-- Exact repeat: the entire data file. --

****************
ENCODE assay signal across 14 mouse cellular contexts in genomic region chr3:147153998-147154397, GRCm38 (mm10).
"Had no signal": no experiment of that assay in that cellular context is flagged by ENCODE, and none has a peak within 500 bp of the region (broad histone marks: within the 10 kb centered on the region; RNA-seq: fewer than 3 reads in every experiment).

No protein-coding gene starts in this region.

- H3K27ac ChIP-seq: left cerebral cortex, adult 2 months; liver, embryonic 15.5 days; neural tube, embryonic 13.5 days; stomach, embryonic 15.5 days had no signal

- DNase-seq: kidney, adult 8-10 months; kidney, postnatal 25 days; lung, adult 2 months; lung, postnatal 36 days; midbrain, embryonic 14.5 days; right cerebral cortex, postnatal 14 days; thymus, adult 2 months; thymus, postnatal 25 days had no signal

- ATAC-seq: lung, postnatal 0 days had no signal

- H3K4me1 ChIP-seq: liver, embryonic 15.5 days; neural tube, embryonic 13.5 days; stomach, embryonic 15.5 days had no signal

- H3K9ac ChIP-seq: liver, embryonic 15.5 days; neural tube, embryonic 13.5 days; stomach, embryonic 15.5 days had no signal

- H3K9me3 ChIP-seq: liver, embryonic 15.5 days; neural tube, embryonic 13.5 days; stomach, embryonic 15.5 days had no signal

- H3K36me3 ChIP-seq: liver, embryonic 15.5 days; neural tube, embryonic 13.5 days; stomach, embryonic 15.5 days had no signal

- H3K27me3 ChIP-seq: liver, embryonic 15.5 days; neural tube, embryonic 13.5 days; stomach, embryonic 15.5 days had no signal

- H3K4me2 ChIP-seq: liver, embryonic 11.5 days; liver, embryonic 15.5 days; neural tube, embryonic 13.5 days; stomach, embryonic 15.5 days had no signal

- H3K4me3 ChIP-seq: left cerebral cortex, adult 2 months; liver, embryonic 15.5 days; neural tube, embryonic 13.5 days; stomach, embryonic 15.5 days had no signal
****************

ENCODE assay signal across 14 mouse cellular contexts in genomic region chr3:147153998-147154397, GRCm38 (mm10).
"Had no signal": no experiment of that assay in that cellular context is flagged by ENCODE, and none has a peak within 500 bp of the region (broad histone marks: within the 10 kb centered on the region; RNA-seq: fewer than 3 reads in every experiment).

No protein-coding gene starts in this region.

- H3K27ac ChIP-seq: left cerebral cortex, adult 2 months; liver, embryonic 15.5 days; neural tube, embryonic 13.5 days; stomach, embryonic 15.5 days had no signal

- DNase-seq: kidney, adult 8-10 months; kidney, postnatal 25 days; lung, adult 2 months; lung, postnatal 36 days; midbrain, embryonic 14.5 days; right cerebral cortex, postnatal 14 days; thymus, adult 2 months; thymus, postnatal 25 days had no signal

- ATAC-seq: lung, postnatal 0 days had no signal

- H3K4me1 ChIP-seq: liver, embryonic 15.5 days; neural tube, embryonic 13.5 days; stomach, embryonic 15.5 days had no signal

- H3K9ac ChIP-seq: liver, embryonic 15.5 days; neural tube, embryonic 13.5 days; stomach, embryonic 15.5 days had no signal

- H3K9me3 ChIP-seq: liver, embryonic 15.5 days; neural tube, embryonic 13.5 days; stomach, embryonic 15.5 days had no signal

- H3K36me3 ChIP-seq: liver, embryonic 15.5 days; neural tube, embryonic 13.5 days; stomach, embryonic 15.5 days had no signal

- H3K27me3 ChIP-seq: liver, embryonic 15.5 days; neural tube, embryonic 13.5 days; stomach, embryonic 15.5 days had no signal

- H3K4me2 ChIP-seq: liver, embryonic 11.5 days; liver, embryonic 15.5 days; neural tube, embryonic 13.5 days; stomach, embryonic 15.5 days had no signal

- H3K4me3 ChIP-seq: left cerebral cortex, adult 2 months; liver, embryonic 15.5 days; neural tube, embryonic 13.5 days; stomach, embryonic 15.5 days had no signal